An accountant who helped Bernard Madoff fudge trading records to cover up fraudulent transactions in the biggest Ponzi scheme in U.S. history won’t be going to prison.
Paul Konigsberg, 79, told U.S. District Judge Laura Taylor Swain Thursday that he didn’t know that Madoff, whom he called “a monster,” was stealing client money and running what turned out to be a $17.5 billion scam. Konigsberg is the fifth person tied to Madoff to avoid prison this year after cooperating with prosecutors.
“I want you to know that I accept full responsibility for my actions,” Konigsberg told Swain, occasionally breaking down during a statement to the court.
Swain, calling Konigsberg “an outsider” who had no knowledge of Madoff’s scheme, also cited his advanced age and “extensive philanthropy and personal generosity” in sentencing him to no jail time.
A handful of defendants tied to Madoff remain to be sentenced, including Irwin Lipkin, who admitted in 2012 to falsifying books and records for Madoff. His sentencing was delayed because he has been ill.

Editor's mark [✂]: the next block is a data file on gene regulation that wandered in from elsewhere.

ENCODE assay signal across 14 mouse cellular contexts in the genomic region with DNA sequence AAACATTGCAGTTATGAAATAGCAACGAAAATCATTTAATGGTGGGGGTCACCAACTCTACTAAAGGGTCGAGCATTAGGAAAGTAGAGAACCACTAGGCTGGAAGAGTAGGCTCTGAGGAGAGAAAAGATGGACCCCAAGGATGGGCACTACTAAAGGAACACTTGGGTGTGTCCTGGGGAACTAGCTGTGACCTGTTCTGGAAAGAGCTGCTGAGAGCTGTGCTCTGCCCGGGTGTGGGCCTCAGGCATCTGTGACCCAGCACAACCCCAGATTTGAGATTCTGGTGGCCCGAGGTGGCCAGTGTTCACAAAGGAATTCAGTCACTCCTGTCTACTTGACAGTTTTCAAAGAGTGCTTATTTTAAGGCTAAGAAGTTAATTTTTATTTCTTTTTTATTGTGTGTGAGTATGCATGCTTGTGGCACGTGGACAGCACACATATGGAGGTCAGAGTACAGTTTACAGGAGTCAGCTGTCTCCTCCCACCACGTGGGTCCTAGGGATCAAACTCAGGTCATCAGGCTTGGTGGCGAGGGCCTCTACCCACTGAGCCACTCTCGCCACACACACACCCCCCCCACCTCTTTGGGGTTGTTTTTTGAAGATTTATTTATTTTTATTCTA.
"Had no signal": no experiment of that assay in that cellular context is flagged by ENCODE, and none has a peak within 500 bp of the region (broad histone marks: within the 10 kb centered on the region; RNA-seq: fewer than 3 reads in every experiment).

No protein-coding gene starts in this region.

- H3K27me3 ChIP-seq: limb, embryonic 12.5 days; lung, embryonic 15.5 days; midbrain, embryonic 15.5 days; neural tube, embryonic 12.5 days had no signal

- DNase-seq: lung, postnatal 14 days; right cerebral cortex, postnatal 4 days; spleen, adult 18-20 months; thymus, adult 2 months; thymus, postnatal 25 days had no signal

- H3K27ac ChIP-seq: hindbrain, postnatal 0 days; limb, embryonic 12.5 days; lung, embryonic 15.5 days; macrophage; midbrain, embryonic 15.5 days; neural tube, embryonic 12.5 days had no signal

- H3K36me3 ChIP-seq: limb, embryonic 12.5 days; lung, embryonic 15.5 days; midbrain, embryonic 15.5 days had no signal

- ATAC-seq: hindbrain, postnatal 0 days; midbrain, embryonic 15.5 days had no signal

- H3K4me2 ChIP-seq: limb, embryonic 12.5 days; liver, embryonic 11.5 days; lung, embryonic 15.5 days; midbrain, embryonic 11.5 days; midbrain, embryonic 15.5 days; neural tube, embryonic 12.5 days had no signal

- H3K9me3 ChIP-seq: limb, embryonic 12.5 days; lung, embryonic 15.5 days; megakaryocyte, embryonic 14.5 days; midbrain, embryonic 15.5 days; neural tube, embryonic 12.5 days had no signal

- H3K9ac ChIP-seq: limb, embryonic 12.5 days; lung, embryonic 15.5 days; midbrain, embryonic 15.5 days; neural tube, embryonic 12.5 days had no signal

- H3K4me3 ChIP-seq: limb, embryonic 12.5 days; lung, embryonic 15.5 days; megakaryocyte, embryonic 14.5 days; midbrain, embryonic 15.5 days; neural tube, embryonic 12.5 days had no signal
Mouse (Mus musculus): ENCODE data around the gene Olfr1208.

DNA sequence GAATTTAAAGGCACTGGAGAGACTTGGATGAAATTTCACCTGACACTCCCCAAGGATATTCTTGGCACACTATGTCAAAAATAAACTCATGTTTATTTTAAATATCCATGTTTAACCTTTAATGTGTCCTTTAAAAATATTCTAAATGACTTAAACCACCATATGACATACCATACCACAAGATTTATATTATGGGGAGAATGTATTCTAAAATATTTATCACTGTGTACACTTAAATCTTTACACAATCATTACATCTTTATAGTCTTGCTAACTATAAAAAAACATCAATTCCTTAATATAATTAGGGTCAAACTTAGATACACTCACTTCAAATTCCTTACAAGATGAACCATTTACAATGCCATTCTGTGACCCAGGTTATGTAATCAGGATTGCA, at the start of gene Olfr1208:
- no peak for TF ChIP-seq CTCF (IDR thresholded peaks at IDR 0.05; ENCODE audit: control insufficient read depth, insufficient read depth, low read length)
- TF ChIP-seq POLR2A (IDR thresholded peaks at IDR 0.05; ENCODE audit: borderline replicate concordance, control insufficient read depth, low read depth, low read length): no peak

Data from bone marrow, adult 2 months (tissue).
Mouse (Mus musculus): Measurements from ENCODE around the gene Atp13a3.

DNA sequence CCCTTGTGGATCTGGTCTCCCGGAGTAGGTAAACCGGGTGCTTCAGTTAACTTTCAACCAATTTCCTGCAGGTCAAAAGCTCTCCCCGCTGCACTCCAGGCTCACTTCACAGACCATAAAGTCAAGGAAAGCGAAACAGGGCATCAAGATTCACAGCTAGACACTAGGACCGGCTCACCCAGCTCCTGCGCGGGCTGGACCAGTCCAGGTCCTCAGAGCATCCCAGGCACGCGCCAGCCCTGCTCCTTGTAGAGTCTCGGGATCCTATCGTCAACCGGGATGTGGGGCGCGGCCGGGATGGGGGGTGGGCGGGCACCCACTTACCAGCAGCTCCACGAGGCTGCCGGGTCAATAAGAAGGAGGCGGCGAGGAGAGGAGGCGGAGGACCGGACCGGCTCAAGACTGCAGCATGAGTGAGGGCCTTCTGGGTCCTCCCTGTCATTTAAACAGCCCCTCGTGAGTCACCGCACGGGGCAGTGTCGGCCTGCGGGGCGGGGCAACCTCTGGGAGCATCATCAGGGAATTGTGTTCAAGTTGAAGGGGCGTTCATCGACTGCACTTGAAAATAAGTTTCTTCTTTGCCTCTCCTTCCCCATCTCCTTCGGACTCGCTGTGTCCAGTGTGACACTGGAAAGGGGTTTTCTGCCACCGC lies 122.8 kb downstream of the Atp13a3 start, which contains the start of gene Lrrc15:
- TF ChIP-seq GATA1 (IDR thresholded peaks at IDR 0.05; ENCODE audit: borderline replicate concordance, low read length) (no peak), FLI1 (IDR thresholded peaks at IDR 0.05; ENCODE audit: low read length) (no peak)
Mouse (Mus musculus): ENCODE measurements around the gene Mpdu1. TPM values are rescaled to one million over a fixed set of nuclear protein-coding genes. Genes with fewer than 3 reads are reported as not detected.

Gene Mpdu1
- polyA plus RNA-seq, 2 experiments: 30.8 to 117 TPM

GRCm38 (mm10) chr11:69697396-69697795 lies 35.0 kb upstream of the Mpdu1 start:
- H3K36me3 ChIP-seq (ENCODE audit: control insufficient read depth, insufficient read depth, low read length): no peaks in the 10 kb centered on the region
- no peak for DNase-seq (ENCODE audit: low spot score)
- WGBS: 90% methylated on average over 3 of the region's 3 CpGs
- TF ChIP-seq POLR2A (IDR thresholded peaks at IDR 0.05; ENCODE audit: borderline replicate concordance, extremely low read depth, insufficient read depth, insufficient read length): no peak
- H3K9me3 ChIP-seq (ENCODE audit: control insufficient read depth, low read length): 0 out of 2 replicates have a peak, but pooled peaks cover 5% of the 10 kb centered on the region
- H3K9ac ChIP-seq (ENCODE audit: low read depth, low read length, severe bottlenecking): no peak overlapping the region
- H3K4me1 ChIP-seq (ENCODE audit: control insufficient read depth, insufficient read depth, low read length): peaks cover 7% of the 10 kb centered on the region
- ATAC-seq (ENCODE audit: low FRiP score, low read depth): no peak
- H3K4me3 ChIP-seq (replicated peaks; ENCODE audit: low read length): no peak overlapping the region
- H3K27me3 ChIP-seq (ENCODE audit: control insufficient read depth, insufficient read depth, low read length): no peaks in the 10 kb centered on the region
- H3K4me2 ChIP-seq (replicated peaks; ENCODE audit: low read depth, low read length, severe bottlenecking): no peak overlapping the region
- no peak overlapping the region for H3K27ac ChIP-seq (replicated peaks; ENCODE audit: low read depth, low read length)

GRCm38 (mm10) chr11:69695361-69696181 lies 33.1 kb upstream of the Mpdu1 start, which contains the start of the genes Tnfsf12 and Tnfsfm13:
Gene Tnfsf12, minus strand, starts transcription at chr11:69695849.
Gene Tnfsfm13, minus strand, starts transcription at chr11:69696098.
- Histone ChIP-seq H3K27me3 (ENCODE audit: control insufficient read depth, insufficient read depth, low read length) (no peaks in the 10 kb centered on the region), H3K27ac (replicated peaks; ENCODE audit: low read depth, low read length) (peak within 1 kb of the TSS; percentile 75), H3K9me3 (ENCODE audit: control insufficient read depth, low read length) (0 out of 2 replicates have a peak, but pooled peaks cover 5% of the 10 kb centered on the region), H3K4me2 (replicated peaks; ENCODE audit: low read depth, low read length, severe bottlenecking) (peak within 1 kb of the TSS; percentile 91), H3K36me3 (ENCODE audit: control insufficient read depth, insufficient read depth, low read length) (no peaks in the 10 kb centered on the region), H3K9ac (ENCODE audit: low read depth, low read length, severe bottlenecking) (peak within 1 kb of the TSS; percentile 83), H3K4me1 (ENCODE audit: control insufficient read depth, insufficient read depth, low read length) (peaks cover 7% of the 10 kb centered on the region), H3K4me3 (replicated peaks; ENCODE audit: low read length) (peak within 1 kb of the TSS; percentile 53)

Prosecutors asked the judge to show leniency to Konigsberg for his cooperation. The former accountant faced as long as 30 years in prison and more than $5.5 million in penalties. In a plea deal last year, he agreed to forfeit $4.4 million, $4.1 million of which he’s already paid to the trustee liquidating Madoff’s former firm.
Swain didn’t impose any additional fines or restitution.
Konigsberg said he represented about 20 Madoff clients and admitted taking phony statements from Madoff, which were used in filing income tax returns for clients.
Konigsberg’s acquiescence helped Madoff deliver on promises to clients that they would receive a specific rate of return, according to prosecutors. Konigsberg also admitted allowing Madoff to give a member of his family a no-show job at the con man’s firm.
Dozens of family and friends who filled Swain’s courtroom embraced him after the hearing.
“I’m just relieved it’s over,” a smiling Konigsberg said outside the courtroom.
Konigsberg pleaded guilty in June 2014 to charges of conspiracy, falsifying records of a broker-dealer and fabricating records of an investment adviser.
Reed Brodsky, Konigsberg’s lawyer, wiped away tears during his client’s statement to Swain.
“It was very emotional for me,” said Brodsky, a former assistant U.S. attorney who successfully prosecuted Raj Rajaratnam and Rajat Gupta on insider-trading charges. “He’s just a very understanding, generous and compassionate person.”
The case is U.S. v. Konigsberg, 10-cr-00228, U.S. District Court, Southern District of New York (Manhattan).